Last edited by epoch; 02-13-2018 at 10:09 PM.

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    Last edited by curiousII; 02-14-2018 at 05:03 AM.
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  6. #484
    East Asians, for example, lack both the derived variants of SLC24A5 and SLC45A2 common in Europeans but are often quite light-skinned. A deeper analysis of the pigmentation architecture of WHG might lead us to conclude that they were an olive or light brown-skinned people. This is my suspicion because modern Arctic peoples are neither pale white nor dark brown, but of various shades of olive.

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    Quote Originally Posted by sktibo View Post
    With the physical comparison I was not so much referencing skin colour as I was the appearance of the face
    I think the artist of Stonehenge man made his skin probably a good bit lighter than it was. Off the top of my head, Neolithic people had some lighter skinned SNPs than the WHG types but I imagine they were still darker than modern Britons.
    As always we need more data on this very complex subject, but from memory Ballynhatty was likely black haired and brown eyed so in my mind I can imagine someone Southern European looking. Of course this might not have been the only phenotype in Neolithic isles.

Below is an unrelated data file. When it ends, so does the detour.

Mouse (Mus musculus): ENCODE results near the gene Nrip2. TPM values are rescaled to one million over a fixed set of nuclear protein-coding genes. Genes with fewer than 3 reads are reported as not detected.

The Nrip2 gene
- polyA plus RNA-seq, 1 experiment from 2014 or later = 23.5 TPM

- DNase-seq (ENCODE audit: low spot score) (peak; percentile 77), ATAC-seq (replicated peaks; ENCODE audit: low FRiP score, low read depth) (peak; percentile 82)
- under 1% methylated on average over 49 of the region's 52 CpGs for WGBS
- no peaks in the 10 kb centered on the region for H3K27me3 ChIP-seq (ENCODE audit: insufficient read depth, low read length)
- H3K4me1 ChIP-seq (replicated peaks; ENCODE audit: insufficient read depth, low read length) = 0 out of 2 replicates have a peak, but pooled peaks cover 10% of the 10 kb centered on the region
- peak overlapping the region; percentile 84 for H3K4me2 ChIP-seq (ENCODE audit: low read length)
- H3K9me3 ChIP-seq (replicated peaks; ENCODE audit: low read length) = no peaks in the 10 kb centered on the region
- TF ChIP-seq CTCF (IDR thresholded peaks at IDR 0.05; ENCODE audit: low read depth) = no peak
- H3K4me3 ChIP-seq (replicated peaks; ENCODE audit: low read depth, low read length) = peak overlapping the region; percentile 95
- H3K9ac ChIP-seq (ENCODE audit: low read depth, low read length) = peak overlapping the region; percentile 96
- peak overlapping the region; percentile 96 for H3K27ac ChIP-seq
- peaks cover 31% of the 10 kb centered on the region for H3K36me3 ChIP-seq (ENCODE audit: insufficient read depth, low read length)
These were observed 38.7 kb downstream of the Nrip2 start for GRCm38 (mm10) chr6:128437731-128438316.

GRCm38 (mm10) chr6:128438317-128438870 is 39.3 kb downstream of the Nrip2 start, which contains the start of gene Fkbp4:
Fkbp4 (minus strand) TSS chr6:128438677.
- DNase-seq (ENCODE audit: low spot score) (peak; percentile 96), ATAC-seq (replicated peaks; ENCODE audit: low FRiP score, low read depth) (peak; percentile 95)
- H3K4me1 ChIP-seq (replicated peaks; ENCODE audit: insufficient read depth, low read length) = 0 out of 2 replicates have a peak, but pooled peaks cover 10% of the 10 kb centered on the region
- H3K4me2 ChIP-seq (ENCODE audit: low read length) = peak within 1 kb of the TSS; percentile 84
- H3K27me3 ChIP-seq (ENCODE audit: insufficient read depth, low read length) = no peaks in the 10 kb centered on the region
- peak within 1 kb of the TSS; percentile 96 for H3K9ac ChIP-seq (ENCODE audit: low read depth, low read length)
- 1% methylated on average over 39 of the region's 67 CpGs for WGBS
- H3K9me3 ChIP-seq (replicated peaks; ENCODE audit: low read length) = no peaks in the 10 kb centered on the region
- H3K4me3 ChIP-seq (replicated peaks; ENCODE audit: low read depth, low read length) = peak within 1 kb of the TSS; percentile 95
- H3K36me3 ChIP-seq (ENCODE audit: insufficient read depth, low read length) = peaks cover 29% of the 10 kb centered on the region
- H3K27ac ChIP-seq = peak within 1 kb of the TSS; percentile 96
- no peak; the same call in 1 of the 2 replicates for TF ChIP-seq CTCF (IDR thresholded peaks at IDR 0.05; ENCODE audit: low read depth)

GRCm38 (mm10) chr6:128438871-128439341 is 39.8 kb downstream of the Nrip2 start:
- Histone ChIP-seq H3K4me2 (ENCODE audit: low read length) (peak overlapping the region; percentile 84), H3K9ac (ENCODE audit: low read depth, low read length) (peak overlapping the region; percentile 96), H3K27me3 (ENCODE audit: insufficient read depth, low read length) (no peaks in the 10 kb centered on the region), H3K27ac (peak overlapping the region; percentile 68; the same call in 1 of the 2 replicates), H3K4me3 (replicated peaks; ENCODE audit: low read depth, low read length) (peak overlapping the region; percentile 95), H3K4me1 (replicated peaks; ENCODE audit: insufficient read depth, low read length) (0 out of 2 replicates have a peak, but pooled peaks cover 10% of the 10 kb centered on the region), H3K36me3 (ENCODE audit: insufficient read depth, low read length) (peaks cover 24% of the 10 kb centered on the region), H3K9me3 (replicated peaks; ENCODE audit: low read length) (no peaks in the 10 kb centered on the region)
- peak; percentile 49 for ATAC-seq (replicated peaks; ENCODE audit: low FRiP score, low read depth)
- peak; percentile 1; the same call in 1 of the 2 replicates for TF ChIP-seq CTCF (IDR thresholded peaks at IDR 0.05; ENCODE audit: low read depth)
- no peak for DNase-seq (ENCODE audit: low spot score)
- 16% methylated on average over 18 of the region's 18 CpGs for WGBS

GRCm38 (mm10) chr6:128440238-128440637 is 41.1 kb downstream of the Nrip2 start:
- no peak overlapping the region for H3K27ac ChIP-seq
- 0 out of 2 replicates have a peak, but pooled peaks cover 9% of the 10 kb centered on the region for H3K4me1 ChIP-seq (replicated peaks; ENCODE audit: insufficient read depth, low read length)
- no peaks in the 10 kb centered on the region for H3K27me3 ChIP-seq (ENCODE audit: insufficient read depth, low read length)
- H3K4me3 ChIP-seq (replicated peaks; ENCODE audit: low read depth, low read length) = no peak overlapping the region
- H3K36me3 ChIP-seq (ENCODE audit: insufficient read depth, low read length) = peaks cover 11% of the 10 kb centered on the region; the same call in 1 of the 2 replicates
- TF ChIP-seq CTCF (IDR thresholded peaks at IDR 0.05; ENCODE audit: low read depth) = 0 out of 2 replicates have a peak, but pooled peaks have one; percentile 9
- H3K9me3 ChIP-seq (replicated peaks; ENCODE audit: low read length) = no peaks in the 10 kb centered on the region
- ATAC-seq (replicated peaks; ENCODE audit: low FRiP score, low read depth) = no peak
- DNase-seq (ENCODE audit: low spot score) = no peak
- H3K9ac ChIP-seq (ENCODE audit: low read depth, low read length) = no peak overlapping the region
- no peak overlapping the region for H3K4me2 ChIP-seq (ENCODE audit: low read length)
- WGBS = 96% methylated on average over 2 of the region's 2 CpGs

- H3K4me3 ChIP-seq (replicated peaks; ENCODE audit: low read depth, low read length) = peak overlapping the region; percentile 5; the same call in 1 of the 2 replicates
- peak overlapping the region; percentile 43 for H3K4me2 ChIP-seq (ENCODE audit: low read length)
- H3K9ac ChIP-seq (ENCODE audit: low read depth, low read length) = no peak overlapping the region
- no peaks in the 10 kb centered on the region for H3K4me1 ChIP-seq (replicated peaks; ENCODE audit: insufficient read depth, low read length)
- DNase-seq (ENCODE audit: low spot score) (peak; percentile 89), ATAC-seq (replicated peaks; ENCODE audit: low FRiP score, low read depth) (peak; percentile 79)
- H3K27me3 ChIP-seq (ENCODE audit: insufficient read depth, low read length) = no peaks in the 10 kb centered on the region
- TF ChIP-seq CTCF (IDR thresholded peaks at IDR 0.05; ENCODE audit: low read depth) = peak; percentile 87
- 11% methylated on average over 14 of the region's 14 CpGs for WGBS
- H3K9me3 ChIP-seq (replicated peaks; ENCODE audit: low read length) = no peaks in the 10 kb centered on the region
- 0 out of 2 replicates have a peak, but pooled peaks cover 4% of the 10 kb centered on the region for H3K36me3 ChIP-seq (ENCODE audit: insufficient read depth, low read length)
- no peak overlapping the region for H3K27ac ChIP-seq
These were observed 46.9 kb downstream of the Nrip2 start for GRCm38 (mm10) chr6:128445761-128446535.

I think Rathlin was likely fairer so based on current evidence I do get the impression that the Indo-Europeans (bell beaker) were the main drivers for light skin tone in the isles. Interestingly, a lot of the general histories written about Britain in the early 20th century refer to taller and fairer Celts displacing an earlier, darker people. The historians of the time were of course influenced by classical accounts, eg Tacitus and the Silures, but also by skeletal remains of Neolithic people found in long barrows.

    So, I wonder, maybe the historians of the early 20th century weren't that far off, although in their accounts the arrival of the Celts was dated to the Iron Age.

  9. #486
    "We’re not extremely confident that he had very dark skin after the past few years when it’s clear pigmentation genetics involves more than just a few major loci. Seeing as how selection methods have detected lots of sweeps for skin lightening alleles over the last 5,000 years in Northern Europe, it seems implausible that they were as light as modern Northern Europeans, but not necessarily dark."